Villegas should be commended for what he has done. Stopping the ‘homily abuse’ will see more of the faithful going their way back inside the church instead of staying dejectedly outside, which does not really speak well of one’s attendance.
But, credit must go to Pope Francis for his pragmatic ways of leading the Church.
Below is an article from Rappler.com which I am sharing with you, in case you haven’t seen or read yet, relative to my blog.
Bishop to priests: ‘Stop the homily abuse’
(Below is the homily of Lingayen-Dagupan Archbishop Socrates Villegas at the Cathedral of Lingayen-Dagupan, the St John the Evangelist Cathedral in Dagupan City, on Thursday, April 2.)
Today we make a spiritual journey again to the Upper Room to remember our priesthood. We come once again to thank the Lord for calling us to be priests. The Lord took a risk. He entrusted to us His Church. The longer we stay in this vocation, the more clearly we see that it takes more than will power to remain a good priest. It needs grace. We need God. We need God to stay focused. We need God to stay on track. We need God to protect us and preserve us.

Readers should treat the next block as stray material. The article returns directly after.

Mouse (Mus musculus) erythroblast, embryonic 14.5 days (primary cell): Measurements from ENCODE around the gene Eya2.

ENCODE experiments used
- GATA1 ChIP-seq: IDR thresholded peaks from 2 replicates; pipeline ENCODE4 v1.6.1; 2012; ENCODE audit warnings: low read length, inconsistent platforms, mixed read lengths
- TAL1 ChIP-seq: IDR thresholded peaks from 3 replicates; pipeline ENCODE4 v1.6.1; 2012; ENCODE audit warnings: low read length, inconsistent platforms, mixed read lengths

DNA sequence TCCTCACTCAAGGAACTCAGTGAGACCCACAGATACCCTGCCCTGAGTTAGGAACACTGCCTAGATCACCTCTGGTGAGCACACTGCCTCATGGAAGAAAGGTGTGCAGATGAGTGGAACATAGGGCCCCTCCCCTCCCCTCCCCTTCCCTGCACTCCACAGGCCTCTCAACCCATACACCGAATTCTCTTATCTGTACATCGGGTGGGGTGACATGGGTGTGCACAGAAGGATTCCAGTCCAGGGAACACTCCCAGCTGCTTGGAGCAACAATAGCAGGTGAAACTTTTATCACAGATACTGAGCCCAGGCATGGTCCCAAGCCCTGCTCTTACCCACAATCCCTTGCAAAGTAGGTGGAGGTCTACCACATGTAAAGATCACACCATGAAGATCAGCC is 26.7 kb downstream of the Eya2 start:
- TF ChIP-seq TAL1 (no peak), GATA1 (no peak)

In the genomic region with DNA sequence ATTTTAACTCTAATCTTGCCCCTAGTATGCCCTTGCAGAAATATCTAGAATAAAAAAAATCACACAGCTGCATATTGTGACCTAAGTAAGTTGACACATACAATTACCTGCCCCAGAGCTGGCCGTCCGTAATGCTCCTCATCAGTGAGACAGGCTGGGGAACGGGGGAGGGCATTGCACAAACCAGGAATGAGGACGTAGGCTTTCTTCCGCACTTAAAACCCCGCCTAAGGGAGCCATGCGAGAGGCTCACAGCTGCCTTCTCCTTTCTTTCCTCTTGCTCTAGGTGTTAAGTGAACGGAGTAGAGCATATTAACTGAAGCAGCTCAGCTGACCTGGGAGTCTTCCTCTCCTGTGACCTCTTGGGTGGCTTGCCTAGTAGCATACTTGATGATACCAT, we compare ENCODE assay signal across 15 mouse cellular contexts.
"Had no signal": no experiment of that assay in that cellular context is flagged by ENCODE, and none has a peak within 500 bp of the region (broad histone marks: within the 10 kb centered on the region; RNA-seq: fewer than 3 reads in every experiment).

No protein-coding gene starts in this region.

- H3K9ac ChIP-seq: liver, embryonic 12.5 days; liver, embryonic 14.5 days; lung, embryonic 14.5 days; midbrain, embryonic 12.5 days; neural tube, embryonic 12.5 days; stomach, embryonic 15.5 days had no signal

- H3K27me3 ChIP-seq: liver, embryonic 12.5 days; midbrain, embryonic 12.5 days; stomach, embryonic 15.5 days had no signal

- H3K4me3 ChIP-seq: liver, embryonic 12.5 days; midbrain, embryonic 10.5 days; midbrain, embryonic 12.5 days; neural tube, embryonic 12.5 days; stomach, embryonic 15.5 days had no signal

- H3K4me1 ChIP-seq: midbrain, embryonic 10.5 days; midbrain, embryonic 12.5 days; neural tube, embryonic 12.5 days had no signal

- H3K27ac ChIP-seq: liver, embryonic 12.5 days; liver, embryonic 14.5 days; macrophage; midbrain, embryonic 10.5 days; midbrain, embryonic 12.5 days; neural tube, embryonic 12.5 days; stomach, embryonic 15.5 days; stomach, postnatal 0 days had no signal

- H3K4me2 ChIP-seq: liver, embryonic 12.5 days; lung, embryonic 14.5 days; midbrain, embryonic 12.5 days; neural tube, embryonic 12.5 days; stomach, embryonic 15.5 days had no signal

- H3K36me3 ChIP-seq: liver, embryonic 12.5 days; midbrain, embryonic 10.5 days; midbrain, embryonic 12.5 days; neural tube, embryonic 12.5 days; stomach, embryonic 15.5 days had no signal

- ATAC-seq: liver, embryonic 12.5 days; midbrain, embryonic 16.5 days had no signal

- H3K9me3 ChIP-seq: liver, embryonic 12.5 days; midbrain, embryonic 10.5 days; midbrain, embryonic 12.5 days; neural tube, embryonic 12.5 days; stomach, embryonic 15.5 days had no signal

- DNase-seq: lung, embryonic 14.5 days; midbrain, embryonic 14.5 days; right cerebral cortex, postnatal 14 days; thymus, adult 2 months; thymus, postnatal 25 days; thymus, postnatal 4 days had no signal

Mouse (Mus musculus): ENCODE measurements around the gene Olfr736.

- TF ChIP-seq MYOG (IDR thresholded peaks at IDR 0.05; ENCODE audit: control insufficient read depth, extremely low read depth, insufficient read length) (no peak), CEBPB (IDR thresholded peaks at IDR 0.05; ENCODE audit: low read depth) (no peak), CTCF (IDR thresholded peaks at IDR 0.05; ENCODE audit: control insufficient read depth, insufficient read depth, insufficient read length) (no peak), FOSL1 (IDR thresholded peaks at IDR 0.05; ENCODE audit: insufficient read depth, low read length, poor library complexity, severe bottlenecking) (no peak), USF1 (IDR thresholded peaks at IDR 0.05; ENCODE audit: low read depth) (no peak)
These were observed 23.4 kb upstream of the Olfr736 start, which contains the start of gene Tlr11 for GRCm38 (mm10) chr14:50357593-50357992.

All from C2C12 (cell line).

We have seen many abuses among the clergy – alcohol abuse, sexual abuse, child abuse, gambling abuse, money abuse, travelling abuse, vacation abuse. Today, I invite you to turn your hearts to another very rampant and widespread abuse among priests – homily abuse. Yes, abuse of the kindness of the people who are forced to listen to long, winding, repetitious, boring, unorganized, unprepared, mumbled homilies. In jest but certainly with some truth, the people say our homilies are one of the obligatory scourges that they must go through every Sunday.
If you listen more carefully to what our people say about our homilies, they are not complaining about depth of message or scholarly exegesis. They are asked to endure Sunday after Sunday our homilies that cannot be understood because we take so long with the introduction, we do not know how to go direct to the point, and we do not know how to end. Be prepared. Be clear. Be seated.